Women's liberation and the rhetoric of "choice" in infant feeding debates
© Hausman; licensee BioMed Central Ltd. 2008
Received: 16 June 2008
Accepted: 04 August 2008
Published: 04 August 2008
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© Hausman; licensee BioMed Central Ltd. 2008
Received: 16 June 2008
Accepted: 04 August 2008
Published: 04 August 2008
This short essay examines infant formula marketing and information sources for their representation of "choice" in the infant feeding context, and finds that while providing information about breast and bottle feeding, infant formula manufacturers focus on mothers' feelings and intuition rather than knowledge in making decisions. In addition, the essay considers how "choice" operates in the history of reproductive rights, shifting the discourse from a rights-based set of arguments to one based on a consumerist mentality. Utilizing the work of historian Rickie Solinger and a 2007 paper for the National Bureau of Labor Statistics, I argue that the structure of market work, and not abstract maternal decision making, determine mothers' choices and practices concerning infant feeding. For true freedoms for mothers to be achieved, freedoms that would include greater social provisions for mothers, our culture will have to confront how structural constraints make breastfeeding difficult, as well as how the concept of choice divides mothers into those who make good choices and those who do not.
I began to prepare this presentation with the idea that choice, as a concept, has been appropriated by infant formula companies in connection with women's liberation. Yet websites by Ross Laboratories, Mead Johnson, and Nestle/Carnation present "the choice to feed a baby with infant formula" as being increasingly under fire, presumably by strong medical evidence about the health contributions of breastfeeding. In this context, "choice" is presented as based on maternal feelings; mothers make good choices when they follow their sensibility, or "heart," rather than their heads.
Specifically, current rhetoric from infant formula company websites articulates choice defensively, or with qualifiers about what is actually important in infant feeding. For example, in some articulations, love is more significant than breast milk or infant formula, which displaces the choice altogether onto the question of maternal emotions and, at some level, fitness. Implicitly, there's the sense of attack – if you feed with formula, you do not love your baby enough. The response, then, is to argue that it is love that counts in infant feeding and care, not what goes into the baby. Palpable in this rhetoric is the sense that mothers feel burdened by the need to demonstrate that they are good mothers by the fact that they love their children.
Important in these materials is the notion of an "informed decision" to breastfeed or feed with infant formula. The information on each site about advantages and disadvantages of each choice exists to help mothers make these "informed decisions." However, the notion of an informed decision is undermined by the idea that decisions about infant feeding are made by the heart, not the head: in the end, information is not really the deciding factor. For example, on Mead Johnson's Enfamil website, after the discussion of "Choosing to Breastfeed," the page ends with the following statement: "Now that you're familiar with some of the advantages of breastfeeding, you have the added advantage of making an informed decision. In the end, of course, you'll do what your heart tells you. You can't go wrong. After all, that's the organ that's pumping out all that love for your baby" .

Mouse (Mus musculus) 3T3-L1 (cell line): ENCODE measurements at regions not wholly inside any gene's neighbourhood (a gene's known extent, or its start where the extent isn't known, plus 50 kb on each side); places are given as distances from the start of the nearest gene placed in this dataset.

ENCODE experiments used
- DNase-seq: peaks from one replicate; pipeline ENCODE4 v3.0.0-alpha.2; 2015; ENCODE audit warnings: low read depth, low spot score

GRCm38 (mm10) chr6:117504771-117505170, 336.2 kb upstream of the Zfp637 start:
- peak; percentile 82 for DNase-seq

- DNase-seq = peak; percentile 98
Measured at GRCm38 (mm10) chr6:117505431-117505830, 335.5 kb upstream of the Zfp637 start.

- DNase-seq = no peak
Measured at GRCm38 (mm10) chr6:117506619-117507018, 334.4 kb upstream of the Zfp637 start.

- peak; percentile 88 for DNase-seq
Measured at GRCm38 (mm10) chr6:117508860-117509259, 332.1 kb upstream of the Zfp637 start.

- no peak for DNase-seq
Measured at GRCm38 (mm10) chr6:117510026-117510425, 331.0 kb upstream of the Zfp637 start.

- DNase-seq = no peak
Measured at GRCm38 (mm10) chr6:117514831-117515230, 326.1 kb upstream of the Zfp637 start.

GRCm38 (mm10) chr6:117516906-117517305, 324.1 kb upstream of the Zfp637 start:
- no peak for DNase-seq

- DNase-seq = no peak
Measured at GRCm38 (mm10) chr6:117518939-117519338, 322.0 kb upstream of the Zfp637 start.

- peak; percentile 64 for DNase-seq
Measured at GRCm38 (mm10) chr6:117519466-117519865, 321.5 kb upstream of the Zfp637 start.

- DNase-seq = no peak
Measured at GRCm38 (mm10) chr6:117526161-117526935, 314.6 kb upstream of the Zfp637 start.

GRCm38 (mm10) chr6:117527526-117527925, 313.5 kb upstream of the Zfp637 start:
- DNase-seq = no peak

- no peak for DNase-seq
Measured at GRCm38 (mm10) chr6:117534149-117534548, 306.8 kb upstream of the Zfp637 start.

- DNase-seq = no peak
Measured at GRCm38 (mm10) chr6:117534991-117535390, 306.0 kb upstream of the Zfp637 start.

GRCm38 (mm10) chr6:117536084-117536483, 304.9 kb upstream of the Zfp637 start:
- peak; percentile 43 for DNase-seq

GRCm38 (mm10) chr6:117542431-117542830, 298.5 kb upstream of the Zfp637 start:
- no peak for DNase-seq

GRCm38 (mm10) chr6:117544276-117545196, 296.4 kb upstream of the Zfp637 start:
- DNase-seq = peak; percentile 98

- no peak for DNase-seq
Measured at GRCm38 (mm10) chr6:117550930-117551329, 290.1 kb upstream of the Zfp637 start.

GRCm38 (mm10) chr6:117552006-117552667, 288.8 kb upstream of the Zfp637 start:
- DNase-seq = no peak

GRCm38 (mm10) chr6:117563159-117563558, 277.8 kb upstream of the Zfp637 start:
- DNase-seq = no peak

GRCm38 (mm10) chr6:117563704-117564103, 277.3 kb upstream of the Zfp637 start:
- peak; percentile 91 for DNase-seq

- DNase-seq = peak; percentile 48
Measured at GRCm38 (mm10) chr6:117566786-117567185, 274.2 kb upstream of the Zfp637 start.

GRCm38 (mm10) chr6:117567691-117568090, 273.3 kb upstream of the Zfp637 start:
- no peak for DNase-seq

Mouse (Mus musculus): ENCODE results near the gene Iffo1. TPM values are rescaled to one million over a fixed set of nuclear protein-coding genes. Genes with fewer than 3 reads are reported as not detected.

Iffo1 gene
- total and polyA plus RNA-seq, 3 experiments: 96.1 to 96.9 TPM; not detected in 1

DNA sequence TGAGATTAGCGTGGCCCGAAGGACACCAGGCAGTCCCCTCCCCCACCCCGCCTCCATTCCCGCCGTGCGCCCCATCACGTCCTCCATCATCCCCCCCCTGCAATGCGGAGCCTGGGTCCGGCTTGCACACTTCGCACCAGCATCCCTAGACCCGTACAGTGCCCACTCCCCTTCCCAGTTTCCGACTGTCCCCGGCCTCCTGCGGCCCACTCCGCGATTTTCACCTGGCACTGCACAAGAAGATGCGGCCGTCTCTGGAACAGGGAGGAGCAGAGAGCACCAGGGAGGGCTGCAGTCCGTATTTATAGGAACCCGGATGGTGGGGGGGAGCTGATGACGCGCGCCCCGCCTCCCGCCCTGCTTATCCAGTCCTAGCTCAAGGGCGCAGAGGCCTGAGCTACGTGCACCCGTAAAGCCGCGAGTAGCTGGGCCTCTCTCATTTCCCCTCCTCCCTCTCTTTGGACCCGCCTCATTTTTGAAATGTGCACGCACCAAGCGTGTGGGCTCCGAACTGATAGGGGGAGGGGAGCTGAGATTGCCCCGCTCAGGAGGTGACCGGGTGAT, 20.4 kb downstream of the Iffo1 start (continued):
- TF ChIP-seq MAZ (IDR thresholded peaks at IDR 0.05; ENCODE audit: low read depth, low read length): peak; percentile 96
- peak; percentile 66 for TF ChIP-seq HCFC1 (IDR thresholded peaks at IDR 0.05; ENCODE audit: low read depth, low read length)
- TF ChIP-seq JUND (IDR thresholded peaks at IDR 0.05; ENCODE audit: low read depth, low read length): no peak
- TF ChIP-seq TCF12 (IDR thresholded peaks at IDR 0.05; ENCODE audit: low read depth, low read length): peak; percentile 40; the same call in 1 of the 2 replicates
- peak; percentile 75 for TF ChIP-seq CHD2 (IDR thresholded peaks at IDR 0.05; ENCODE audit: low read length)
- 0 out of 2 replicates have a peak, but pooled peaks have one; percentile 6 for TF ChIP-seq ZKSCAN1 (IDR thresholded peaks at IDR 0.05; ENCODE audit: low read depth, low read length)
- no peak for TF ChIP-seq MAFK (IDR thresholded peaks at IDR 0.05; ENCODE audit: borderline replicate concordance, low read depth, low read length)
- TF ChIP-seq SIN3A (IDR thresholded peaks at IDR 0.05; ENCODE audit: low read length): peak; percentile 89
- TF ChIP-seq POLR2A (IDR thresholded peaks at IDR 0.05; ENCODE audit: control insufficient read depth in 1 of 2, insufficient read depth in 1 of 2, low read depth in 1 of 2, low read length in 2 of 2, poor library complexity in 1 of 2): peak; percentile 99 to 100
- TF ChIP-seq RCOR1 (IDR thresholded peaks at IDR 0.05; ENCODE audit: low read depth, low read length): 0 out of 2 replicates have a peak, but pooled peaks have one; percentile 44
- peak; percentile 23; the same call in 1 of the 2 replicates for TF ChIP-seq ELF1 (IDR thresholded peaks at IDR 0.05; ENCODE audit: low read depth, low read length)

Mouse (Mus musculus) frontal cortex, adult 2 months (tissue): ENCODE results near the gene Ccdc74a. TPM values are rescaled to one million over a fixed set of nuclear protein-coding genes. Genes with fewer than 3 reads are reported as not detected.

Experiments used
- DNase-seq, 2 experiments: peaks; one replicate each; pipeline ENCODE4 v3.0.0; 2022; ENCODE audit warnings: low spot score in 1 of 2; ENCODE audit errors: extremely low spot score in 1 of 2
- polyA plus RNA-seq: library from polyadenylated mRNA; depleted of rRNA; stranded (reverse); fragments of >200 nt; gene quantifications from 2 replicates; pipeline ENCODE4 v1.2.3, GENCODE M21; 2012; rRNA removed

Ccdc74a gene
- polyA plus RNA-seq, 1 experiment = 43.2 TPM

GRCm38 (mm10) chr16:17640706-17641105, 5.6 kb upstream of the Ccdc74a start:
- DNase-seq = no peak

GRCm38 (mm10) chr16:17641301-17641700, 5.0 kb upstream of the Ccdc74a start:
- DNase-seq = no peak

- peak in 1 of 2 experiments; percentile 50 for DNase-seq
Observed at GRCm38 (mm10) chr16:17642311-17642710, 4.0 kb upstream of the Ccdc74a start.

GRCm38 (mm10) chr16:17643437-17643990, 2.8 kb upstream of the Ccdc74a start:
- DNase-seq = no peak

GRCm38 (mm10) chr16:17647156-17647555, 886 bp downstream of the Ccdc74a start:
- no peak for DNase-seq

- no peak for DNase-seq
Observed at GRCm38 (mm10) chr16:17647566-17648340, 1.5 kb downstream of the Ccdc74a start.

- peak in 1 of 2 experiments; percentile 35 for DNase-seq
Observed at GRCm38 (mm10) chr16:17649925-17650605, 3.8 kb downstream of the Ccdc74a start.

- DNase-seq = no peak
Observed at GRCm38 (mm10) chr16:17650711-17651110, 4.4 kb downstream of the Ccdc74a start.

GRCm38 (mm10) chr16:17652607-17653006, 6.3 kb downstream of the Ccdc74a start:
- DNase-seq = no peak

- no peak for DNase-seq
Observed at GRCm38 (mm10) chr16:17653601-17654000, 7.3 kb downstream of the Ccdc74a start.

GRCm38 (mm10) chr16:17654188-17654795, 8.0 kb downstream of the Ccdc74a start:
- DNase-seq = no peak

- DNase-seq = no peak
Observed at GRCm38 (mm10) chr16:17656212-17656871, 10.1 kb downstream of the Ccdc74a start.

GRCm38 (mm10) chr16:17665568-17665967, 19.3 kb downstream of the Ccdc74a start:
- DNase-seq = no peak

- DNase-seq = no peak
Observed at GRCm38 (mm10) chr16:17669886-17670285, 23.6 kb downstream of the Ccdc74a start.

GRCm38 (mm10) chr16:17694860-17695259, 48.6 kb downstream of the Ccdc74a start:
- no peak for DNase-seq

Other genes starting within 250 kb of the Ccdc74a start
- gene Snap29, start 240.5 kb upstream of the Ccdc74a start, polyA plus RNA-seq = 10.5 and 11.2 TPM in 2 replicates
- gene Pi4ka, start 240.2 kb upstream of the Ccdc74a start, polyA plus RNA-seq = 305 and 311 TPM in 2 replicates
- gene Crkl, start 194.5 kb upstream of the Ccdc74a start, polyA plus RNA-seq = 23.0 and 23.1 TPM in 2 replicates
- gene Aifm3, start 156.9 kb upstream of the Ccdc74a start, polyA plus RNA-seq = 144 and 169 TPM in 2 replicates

Another Enfamil web page discusses "It's Your Family's Decision": "Only mom and dad know what will work best for their family. So, be confident in the choice that you make. The best way to deal with people who question your choice is to simply tell them, politely but firmly, that you have discussed how to feed your baby with your baby's doctor. Feel good about your decision and be confident your baby is getting the essential nutrients he needs" . Reading this I imagine what discussions of abortion would be like in the same register: "Look, I've discussed my decision to terminate this pregnancy with my doctor and she agrees it's a good idea, healthy for me. It's the right decision for my family as well. I'm confident in this decision, so you need to butt out." To anyone familiar with the abortion debates, it's clear that infant formula makers champion a rhetoric around "choice" that used to be a common approach to abortion rights but which is difficult to promote publicly today.
Thus "choice" concerning infant feeding in these product-oriented informational sites echoes some aspects of the discourses of reproductive rights struggles. Some feminist historians have struggled with the concept of choice with respect to abortion rights, seeing it as a figuration of consumerism right from the 1970s, when Roe v. Wade made abortion legal in the USA. Rickie Solinger has shown that "choice" (as a concept) obscures the importance of rights with respect to abortion and reproductive freedom. In an article "Poisonous Choice," and her subsequent book Beggars and Choosers, Solinger criticizes the use of "choice" to articulate abortion rights, and demonstrates how "choice" operates to stratify mothers into categories of good and bad choosers (i.e. good and bad mothers) [3, 4]. First, she demonstrates how the concept of "choice" moved abortion rights from a rights framework to one focused on women as consumers, arguing that choice was already being used in terms of consumer privilege with respect to reproductive rights in the initial aftermath of Roe v. Wade. The use of "choice" instead of "abortion rights" made an alliance between the right to control one's fertility through pregnancy termination with the consumerist connotations of "choice." Any decision a woman makes about reproduction thus becomes vaguely connected to her "rights" as a consumer, rather than her rights as a human being .